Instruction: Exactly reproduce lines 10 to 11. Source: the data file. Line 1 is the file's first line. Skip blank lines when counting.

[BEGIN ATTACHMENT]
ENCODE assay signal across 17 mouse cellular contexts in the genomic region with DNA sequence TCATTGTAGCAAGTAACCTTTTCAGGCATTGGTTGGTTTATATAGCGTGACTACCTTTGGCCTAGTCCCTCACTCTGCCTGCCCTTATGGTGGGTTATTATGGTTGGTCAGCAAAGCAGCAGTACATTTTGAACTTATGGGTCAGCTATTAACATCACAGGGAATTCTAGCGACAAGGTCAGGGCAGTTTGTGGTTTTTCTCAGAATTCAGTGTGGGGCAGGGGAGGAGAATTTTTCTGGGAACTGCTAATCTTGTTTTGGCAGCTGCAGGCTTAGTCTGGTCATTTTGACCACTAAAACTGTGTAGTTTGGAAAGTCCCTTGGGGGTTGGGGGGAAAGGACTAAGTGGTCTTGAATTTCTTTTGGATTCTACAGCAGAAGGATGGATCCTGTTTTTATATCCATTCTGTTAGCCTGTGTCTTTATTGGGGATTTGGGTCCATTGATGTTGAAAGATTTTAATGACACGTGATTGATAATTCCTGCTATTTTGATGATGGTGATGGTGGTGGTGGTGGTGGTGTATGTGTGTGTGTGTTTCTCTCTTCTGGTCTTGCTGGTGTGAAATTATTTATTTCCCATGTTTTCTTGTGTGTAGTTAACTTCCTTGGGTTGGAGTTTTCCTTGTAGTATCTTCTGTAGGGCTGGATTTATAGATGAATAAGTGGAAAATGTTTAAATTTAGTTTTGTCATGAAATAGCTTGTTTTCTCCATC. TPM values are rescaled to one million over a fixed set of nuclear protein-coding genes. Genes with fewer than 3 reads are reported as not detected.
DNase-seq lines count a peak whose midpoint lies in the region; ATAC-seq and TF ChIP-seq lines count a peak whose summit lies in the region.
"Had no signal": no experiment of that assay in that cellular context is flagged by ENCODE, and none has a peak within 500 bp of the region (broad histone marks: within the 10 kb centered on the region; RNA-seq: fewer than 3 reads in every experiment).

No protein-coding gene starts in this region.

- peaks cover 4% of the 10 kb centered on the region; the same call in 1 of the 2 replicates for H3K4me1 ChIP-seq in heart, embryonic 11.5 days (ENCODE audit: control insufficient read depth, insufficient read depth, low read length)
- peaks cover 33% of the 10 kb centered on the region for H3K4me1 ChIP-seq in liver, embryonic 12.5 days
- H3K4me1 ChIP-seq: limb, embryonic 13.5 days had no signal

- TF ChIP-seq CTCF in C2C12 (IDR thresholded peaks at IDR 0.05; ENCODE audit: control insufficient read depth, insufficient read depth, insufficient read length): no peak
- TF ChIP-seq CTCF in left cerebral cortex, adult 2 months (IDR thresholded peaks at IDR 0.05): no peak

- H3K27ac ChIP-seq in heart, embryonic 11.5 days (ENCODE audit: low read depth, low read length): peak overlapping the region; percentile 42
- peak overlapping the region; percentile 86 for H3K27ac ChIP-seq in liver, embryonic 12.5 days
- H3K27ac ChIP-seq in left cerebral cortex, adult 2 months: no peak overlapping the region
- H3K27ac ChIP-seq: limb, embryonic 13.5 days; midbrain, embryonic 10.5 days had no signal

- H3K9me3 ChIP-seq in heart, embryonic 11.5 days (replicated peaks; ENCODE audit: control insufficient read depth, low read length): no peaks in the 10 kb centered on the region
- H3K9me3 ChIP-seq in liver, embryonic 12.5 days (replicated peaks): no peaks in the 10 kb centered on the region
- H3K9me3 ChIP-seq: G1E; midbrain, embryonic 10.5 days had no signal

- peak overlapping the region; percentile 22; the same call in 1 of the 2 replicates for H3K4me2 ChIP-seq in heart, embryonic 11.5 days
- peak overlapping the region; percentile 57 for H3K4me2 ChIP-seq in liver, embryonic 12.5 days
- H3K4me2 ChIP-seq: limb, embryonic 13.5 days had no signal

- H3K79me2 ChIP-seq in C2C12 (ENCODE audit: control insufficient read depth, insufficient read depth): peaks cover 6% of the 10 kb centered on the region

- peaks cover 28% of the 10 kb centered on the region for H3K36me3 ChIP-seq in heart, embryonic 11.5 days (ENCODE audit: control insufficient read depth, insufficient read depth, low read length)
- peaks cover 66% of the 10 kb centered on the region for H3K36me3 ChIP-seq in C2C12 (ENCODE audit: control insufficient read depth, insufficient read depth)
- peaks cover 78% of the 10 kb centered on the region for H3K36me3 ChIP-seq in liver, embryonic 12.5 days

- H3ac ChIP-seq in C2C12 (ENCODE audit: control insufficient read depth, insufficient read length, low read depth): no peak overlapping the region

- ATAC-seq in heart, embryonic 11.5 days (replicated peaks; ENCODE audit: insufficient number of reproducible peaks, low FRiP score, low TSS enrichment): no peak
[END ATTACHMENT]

- H3K27ac ChIP-seq in heart, embryonic 11.5 days (ENCODE audit: low read depth, low read length): peak overlapping the region; percentile 42
- peak overlapping the region; percentile 86 for H3K27ac ChIP-seq in liver, embryonic 12.5 days